A private room offers patient’s privacy while discussing their health concerns with a nurse or doctor. Learning to breastfeed their baby in a private room is more comfortable than having an audience. Visiting friends and family members don’t need to worry about the noise disrupting another patient in a shared room. 

If a room is available at the time of the birth, patients with hospital cover at a private hospital are given a private room.    

Extras a Private Room Offers

Private hospitals often have more services available to new parents than public hospitals. Many partners choose to stay overnight to help care for their new bub and a private room makes this possible. The partner’s meals may be included in the cost and may even be covered by their health insurance, depending on their insurance plan.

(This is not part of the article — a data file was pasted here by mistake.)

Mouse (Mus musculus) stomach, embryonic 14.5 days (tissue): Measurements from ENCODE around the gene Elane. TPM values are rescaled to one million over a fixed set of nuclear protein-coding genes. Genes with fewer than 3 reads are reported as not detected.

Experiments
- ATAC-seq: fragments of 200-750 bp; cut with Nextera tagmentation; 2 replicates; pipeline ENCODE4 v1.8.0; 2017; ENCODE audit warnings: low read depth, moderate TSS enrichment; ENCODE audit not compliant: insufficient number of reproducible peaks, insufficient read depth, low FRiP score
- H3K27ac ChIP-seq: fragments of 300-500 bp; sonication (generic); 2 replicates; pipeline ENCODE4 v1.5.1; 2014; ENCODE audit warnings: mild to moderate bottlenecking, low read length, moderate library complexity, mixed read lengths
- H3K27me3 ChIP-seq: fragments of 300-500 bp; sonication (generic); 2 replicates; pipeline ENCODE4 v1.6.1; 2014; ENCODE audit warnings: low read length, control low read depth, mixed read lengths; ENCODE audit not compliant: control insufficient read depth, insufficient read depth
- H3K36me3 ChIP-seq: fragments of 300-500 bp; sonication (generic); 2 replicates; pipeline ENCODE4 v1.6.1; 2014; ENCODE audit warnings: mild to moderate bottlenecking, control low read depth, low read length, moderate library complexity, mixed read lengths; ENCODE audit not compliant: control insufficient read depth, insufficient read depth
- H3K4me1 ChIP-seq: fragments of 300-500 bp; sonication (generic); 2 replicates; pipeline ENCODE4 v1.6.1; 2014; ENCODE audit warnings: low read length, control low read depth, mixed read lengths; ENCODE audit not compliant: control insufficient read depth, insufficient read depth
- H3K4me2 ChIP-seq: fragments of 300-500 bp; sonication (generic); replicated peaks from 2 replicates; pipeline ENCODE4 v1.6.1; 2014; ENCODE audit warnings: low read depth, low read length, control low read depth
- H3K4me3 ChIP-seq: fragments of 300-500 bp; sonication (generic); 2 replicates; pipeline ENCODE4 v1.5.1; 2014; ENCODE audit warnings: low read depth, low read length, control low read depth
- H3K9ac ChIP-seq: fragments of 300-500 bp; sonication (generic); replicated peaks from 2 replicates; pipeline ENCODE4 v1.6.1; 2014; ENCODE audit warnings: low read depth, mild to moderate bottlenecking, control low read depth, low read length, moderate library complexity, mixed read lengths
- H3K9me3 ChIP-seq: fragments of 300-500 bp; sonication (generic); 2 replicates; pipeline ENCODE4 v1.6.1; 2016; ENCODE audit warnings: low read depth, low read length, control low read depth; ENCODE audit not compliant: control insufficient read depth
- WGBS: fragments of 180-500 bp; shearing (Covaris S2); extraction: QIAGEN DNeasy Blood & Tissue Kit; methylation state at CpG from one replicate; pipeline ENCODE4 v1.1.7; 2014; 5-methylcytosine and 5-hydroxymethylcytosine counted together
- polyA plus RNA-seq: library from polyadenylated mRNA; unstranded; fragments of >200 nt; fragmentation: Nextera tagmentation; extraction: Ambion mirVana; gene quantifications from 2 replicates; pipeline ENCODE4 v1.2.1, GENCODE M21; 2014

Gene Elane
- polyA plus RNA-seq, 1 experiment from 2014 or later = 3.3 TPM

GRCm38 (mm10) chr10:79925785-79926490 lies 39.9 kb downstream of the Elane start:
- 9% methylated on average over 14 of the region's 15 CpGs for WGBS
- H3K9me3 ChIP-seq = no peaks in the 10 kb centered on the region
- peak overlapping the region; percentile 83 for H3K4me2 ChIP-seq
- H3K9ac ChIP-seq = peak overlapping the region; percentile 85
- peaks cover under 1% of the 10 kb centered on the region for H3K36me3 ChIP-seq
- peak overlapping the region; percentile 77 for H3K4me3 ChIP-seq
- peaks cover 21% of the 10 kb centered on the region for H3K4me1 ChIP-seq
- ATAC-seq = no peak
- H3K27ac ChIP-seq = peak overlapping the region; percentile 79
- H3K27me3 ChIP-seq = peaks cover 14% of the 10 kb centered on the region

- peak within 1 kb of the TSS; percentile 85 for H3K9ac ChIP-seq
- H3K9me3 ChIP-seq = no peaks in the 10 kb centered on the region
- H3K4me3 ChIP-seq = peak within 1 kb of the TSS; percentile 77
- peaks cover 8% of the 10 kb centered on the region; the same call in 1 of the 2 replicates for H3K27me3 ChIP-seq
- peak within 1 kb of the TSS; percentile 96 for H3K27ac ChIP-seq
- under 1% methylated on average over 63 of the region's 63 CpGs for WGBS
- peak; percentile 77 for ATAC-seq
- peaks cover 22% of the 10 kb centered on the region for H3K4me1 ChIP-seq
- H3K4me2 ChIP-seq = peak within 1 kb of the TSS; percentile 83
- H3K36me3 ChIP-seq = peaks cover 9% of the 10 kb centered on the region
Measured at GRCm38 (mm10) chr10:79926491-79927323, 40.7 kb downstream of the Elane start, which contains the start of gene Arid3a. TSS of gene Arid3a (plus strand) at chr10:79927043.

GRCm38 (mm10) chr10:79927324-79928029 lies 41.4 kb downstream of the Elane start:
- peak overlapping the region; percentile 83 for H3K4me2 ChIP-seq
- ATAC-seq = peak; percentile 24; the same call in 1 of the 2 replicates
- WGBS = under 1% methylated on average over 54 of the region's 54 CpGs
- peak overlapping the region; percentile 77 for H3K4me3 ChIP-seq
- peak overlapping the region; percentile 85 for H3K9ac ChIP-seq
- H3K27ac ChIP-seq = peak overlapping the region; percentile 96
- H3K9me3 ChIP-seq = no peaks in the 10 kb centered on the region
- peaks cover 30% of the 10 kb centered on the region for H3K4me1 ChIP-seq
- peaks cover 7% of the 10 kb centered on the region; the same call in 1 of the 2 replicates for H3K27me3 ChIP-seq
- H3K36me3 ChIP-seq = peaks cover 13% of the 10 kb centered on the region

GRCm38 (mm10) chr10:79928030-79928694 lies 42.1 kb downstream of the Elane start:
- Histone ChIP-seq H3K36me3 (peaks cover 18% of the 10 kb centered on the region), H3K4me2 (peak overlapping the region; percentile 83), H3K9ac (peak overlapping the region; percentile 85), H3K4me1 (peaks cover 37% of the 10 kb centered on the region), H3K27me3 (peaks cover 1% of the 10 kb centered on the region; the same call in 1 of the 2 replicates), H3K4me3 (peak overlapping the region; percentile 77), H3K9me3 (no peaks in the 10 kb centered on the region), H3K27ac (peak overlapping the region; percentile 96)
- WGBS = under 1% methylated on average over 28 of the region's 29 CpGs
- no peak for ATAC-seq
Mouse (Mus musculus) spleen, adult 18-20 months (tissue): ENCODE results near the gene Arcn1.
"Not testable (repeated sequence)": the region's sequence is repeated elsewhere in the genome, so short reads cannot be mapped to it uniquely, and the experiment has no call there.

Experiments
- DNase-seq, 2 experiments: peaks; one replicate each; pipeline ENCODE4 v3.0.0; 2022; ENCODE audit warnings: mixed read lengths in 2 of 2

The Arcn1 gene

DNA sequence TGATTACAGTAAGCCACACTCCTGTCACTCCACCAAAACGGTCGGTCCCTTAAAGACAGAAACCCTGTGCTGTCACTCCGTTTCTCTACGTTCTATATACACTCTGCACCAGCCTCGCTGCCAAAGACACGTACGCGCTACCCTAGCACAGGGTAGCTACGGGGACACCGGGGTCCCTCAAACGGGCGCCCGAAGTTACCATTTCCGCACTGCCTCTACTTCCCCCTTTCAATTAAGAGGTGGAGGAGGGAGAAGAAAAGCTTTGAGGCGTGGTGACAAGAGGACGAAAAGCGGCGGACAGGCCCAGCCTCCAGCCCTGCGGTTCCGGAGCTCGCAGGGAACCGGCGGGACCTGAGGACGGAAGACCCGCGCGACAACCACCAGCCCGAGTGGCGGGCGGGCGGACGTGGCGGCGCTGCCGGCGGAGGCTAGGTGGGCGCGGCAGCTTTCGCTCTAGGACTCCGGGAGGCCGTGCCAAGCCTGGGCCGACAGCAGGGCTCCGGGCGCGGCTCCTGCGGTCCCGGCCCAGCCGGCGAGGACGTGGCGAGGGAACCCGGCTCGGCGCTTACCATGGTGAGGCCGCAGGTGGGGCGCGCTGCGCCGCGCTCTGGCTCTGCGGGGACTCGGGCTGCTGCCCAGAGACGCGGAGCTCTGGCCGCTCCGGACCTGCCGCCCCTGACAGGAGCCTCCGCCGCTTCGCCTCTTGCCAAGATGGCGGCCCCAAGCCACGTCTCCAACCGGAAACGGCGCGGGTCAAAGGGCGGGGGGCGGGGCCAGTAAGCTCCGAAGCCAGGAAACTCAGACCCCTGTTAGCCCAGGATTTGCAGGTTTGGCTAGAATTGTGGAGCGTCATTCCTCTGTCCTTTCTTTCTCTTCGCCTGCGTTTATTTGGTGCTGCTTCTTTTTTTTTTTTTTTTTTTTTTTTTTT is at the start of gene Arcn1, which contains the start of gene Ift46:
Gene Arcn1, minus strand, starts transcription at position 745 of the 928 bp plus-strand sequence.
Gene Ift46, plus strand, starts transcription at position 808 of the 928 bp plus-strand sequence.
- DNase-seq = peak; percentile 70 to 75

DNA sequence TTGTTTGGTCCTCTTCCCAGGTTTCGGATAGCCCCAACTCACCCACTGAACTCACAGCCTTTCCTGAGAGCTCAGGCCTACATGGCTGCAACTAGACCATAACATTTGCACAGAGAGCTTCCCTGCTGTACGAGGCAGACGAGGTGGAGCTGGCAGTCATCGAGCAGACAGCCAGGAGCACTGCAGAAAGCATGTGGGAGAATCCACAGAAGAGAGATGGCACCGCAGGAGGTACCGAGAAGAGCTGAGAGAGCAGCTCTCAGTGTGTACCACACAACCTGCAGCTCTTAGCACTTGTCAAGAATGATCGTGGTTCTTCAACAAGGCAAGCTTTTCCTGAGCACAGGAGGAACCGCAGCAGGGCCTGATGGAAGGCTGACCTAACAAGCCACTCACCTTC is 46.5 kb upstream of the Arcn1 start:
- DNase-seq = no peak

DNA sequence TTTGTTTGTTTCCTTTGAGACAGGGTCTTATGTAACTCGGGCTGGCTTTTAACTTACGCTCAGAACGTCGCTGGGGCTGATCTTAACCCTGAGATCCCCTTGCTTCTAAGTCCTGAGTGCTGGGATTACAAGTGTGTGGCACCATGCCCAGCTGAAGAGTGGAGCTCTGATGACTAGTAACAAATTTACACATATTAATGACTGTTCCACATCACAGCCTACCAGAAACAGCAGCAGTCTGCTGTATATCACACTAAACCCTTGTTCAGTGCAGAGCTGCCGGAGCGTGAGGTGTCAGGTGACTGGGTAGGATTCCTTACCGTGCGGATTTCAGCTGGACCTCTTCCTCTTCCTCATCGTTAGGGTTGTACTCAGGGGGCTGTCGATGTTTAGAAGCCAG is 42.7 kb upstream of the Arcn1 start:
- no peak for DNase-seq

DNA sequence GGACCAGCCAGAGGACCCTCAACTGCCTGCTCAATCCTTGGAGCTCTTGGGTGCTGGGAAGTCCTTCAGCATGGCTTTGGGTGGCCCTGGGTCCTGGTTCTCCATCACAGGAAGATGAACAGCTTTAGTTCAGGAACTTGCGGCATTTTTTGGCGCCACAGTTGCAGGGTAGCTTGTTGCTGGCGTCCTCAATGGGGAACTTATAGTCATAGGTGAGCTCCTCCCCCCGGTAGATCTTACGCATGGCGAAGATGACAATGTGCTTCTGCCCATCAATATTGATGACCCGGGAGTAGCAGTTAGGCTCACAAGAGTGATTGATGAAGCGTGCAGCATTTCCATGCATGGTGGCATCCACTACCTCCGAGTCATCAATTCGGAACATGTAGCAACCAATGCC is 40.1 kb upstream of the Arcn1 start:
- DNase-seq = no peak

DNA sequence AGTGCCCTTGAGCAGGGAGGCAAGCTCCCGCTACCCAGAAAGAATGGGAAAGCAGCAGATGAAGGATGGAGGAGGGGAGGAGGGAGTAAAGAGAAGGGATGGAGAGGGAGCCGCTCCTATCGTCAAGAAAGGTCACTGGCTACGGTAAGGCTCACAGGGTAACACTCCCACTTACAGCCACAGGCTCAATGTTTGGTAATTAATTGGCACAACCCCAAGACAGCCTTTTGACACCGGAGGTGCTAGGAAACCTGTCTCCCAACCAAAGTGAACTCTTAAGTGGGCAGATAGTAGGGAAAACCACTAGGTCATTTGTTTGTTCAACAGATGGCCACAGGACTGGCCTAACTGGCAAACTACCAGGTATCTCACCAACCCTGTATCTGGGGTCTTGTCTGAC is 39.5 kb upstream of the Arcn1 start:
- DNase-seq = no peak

Some private hospitals have allied health services that a new mum may need. A physio, lactation consultant, or dietician may be able to visit the mum in her room to assist with their recovery and further care. Gentle exercise classes may also be offered in the hospital to help the mother’s recovery.
A mother’s community group may be held weekly at the hospital for mums to meet each other or listen to expert talks. Some private hospitals even offer newborn parents’ a restaurant quality meal before they leave the hospital knowing it may take a while for them to enjoy a meal out. During these special times, it’s the little extra benefits and services that make a difference in the parent’s experience and overall wellbeing.

Stay in Hospital to Help Care for Your Baby